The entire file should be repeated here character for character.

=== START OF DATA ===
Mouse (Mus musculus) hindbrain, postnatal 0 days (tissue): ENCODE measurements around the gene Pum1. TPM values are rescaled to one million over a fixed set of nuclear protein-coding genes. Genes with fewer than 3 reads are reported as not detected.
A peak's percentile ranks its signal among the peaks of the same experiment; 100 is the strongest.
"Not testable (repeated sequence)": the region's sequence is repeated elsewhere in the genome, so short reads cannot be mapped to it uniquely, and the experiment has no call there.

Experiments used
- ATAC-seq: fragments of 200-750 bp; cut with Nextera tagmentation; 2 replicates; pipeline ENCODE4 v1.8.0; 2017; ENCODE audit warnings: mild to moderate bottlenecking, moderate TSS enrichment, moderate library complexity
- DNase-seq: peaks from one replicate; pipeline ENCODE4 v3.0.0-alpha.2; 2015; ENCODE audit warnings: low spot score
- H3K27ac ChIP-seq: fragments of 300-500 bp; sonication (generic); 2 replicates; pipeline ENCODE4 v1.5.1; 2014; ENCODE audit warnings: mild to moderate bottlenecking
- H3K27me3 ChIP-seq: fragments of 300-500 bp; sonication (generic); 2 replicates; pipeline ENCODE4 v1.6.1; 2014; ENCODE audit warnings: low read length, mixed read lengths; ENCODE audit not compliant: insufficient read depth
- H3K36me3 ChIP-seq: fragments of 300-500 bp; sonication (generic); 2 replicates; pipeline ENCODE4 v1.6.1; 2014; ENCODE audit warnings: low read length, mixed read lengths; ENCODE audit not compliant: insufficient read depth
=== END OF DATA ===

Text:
Mouse (Mus musculus) hindbrain, postnatal 0 days (tissue): ENCODE measurements around the gene Pum1. TPM values are rescaled to one million over a fixed set of nuclear protein-coding genes. Genes with fewer than 3 reads are reported as not detected.
A peak's percentile ranks its signal among the peaks of the same experiment; 100 is the strongest.
"Not testable (repeated sequence)": the region's sequence is repeated elsewhere in the genome, so short reads cannot be mapped to it uniquely, and the experiment has no call there.

Experiments used
- ATAC-seq: fragments of 200-750 bp; cut with Nextera tagmentation; 2 replicates; pipeline ENCODE4 v1.8.0; 2017; ENCODE audit warnings: mild to moderate bottlenecking, moderate TSS enrichment, moderate library complexity
- DNase-seq: peaks from one replicate; pipeline ENCODE4 v3.0.0-alpha.2; 2015; ENCODE audit warnings: low spot score
- H3K27ac ChIP-seq: fragments of 300-500 bp; sonication (generic); 2 replicates; pipeline ENCODE4 v1.5.1; 2014; ENCODE audit warnings: mild to moderate bottlenecking
- H3K27me3 ChIP-seq: fragments of 300-500 bp; sonication (generic); 2 replicates; pipeline ENCODE4 v1.6.1; 2014; ENCODE audit warnings: low read length, mixed read lengths; ENCODE audit not compliant: insufficient read depth
- H3K36me3 ChIP-seq: fragments of 300-500 bp; sonication (generic); 2 replicates; pipeline ENCODE4 v1.6.1; 2014; ENCODE audit warnings: low read length, mixed read lengths; ENCODE audit not compliant: insufficient read depth